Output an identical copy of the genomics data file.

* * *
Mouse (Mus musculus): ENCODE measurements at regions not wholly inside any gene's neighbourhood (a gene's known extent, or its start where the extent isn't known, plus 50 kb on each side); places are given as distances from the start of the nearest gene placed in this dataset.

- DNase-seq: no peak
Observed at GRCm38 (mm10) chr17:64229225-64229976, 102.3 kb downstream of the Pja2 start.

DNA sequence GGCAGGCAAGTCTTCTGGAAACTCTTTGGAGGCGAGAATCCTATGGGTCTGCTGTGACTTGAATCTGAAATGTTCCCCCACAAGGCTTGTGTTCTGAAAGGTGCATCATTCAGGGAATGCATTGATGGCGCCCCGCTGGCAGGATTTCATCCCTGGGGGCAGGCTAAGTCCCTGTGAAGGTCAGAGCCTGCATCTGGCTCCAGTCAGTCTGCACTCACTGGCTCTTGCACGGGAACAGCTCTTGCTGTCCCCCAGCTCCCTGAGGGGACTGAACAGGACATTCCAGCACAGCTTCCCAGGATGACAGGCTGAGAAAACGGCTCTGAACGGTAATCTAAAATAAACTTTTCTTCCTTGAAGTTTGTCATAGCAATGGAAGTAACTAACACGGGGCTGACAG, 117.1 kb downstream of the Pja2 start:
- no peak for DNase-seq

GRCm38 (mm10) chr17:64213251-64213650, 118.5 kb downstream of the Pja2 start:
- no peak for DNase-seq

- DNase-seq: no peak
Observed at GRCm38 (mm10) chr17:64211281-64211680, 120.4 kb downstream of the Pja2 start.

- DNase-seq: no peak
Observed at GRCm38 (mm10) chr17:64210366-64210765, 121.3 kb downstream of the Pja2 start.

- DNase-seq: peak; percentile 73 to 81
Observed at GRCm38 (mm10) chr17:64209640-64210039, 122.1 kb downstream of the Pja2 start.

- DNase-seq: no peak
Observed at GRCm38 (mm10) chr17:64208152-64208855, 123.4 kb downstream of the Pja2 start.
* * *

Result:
Mouse (Mus musculus): ENCODE measurements at regions not wholly inside any gene's neighbourhood (a gene's known extent, or its start where the extent isn't known, plus 50 kb on each side); places are given as distances from the start of the nearest gene placed in this dataset.

- DNase-seq: no peak
Observed at GRCm38 (mm10) chr17:64229225-64229976, 102.3 kb downstream of the Pja2 start.

DNA sequence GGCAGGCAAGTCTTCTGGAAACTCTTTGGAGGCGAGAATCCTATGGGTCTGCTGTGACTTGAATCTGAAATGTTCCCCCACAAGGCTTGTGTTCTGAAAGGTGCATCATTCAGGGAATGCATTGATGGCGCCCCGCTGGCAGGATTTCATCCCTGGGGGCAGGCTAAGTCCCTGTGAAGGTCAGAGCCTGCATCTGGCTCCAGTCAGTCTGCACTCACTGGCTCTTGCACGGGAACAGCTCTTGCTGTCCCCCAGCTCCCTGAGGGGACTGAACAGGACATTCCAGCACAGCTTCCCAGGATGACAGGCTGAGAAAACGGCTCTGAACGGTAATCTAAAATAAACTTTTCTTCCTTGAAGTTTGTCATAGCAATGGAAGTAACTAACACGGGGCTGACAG, 117.1 kb downstream of the Pja2 start:
- no peak for DNase-seq

GRCm38 (mm10) chr17:64213251-64213650, 118.5 kb downstream of the Pja2 start:
- no peak for DNase-seq

- DNase-seq: no peak
Observed at GRCm38 (mm10) chr17:64211281-64211680, 120.4 kb downstream of the Pja2 start.

- DNase-seq: no peak
Observed at GRCm38 (mm10) chr17:64210366-64210765, 121.3 kb downstream of the Pja2 start.

- DNase-seq: peak; percentile 73 to 81
Observed at GRCm38 (mm10) chr17:64209640-64210039, 122.1 kb downstream of the Pja2 start.

- DNase-seq: no peak
Observed at GRCm38 (mm10) chr17:64208152-64208855, 123.4 kb downstream of the Pja2 start.